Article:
Feel Up contains more S&M undertones, wrapped in a dub Jamaican arrangement, although I would say this is perhaps the weakest of the bunch. One of the few original tracks included on Nightclubbing, this was also extracted as a single though completely failed to catch on commercially.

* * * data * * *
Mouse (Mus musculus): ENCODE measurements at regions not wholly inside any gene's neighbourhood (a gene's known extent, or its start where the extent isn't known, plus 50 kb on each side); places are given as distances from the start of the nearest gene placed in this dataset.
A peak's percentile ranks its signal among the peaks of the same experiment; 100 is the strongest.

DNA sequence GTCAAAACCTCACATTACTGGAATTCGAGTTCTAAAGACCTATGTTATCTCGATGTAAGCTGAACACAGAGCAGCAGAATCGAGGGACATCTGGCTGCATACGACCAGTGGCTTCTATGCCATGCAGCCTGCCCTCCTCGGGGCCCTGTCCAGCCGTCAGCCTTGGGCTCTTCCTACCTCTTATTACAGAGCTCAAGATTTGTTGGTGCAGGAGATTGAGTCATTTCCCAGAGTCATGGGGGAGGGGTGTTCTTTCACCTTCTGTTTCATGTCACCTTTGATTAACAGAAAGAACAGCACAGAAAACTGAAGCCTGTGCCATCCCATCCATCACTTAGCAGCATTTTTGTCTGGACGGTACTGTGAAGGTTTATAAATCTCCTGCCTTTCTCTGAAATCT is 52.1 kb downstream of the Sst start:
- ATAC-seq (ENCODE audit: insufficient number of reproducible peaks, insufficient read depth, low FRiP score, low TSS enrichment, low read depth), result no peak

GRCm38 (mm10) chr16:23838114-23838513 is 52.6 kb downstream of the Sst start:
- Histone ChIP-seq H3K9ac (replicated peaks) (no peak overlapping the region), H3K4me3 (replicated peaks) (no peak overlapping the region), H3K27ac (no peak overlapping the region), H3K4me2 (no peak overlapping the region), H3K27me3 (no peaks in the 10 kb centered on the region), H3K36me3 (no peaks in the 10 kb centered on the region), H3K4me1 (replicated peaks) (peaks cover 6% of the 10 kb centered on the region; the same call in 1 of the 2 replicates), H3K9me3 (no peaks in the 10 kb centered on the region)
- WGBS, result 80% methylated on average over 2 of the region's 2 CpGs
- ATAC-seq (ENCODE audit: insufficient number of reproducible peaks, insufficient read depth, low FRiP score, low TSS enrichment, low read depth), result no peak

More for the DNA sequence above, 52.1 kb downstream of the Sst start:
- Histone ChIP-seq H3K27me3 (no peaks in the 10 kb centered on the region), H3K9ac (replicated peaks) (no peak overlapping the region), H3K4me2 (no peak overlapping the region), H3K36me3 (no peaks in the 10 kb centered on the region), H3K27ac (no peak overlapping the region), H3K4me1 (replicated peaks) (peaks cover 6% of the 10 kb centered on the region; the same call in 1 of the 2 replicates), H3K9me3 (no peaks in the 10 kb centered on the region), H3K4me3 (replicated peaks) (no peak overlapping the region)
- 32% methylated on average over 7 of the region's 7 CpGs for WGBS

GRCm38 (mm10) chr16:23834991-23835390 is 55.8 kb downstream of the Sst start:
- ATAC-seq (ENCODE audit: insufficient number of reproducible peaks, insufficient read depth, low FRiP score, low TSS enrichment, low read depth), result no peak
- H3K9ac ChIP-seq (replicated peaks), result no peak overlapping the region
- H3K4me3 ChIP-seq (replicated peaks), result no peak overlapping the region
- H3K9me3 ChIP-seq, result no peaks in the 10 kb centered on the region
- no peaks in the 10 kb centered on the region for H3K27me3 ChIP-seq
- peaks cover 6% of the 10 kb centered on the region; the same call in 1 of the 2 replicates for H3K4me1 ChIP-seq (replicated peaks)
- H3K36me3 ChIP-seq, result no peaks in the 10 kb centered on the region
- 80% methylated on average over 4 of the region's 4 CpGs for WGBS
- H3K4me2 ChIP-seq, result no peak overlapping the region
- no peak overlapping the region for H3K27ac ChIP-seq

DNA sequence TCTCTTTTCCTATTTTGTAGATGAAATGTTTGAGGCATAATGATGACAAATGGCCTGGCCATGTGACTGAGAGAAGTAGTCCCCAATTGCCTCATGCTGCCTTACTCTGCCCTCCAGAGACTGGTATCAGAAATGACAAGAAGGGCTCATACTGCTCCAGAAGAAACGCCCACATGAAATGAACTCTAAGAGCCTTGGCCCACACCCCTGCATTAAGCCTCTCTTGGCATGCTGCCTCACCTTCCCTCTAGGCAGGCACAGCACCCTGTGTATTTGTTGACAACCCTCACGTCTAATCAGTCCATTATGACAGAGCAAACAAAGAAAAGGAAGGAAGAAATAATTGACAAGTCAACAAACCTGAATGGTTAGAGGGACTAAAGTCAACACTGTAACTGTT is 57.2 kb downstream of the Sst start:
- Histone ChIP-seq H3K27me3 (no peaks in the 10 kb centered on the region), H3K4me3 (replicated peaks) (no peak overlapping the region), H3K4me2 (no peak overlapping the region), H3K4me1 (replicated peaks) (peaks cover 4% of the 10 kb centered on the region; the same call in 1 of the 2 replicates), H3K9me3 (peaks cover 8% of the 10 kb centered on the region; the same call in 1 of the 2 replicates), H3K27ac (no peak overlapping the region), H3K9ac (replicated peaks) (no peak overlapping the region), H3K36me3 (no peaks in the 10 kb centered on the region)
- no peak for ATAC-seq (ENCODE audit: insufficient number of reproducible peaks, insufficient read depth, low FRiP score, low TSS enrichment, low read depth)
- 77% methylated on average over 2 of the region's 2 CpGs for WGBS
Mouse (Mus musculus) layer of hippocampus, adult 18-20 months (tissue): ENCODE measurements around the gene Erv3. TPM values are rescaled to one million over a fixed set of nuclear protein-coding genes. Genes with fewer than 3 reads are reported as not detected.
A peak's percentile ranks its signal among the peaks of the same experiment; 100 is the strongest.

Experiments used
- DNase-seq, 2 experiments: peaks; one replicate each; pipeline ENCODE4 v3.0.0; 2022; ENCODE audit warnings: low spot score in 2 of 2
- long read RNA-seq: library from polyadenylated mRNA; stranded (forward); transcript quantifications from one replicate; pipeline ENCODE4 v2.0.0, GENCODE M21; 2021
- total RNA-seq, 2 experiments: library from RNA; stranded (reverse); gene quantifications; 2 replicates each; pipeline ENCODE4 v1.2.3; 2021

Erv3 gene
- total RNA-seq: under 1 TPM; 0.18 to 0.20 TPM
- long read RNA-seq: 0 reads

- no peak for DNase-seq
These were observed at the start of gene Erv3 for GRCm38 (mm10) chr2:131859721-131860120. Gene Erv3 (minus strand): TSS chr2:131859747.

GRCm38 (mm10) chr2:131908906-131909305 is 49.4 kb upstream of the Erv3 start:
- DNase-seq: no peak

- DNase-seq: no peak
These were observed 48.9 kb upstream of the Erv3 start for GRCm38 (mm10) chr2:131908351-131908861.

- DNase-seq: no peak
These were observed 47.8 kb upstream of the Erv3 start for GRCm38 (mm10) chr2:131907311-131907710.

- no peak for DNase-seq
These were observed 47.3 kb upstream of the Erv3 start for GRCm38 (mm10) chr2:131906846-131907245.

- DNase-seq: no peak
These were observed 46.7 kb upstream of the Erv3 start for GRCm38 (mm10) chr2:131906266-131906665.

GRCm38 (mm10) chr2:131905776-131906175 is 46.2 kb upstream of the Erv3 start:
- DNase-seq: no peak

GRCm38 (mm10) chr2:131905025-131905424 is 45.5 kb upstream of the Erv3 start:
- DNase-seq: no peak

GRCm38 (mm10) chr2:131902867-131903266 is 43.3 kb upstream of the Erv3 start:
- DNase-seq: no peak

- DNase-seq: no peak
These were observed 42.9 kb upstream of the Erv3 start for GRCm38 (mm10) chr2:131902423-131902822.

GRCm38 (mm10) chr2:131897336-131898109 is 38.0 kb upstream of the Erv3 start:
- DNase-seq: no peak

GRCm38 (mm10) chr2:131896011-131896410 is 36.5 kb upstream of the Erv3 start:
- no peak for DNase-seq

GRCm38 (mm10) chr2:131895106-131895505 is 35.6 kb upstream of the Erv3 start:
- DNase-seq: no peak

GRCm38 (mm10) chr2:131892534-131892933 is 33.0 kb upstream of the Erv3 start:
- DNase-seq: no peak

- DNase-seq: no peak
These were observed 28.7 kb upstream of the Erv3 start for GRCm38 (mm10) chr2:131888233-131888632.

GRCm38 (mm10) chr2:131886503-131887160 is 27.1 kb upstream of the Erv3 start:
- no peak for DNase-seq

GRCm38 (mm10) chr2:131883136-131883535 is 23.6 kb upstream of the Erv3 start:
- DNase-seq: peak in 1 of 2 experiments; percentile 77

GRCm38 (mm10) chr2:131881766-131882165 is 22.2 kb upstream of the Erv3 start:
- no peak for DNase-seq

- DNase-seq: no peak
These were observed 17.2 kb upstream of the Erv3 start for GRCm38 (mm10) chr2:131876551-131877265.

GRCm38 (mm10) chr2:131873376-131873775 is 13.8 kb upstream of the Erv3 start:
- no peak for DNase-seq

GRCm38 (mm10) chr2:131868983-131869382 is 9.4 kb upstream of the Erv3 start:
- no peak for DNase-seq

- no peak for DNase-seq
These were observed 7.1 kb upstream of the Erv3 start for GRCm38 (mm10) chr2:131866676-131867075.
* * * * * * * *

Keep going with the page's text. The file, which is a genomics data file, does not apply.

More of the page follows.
However, she more than makes up for it with the ferocious Demolition Man. Here, there's a whirlwind of almost devilish sexual abandon and complete detachment, which went a long way to supporting her status as a deadly sex siren goddess. The thrashing arrangement is really in-your-face, and Grace Jones sounds like a force of nature to be reckoned with. Incidentally, many say this is a cover of a track by The Police, when the truth is it was written by Sting FOR Grace Jones, only later he decided, in graceless style, that he wanted to record it himself - and it was lacklustre to say the least. Grace bites into Demolition Man with real conviction and has no problem convincing you that she's not to be messed with. Sting, however, fails dramatically in comparison to Jones' stomping original. This was the lead single from the project, yet despite it since becoming one of her signature songs, it failed to gain a foothold on the mainstream chart.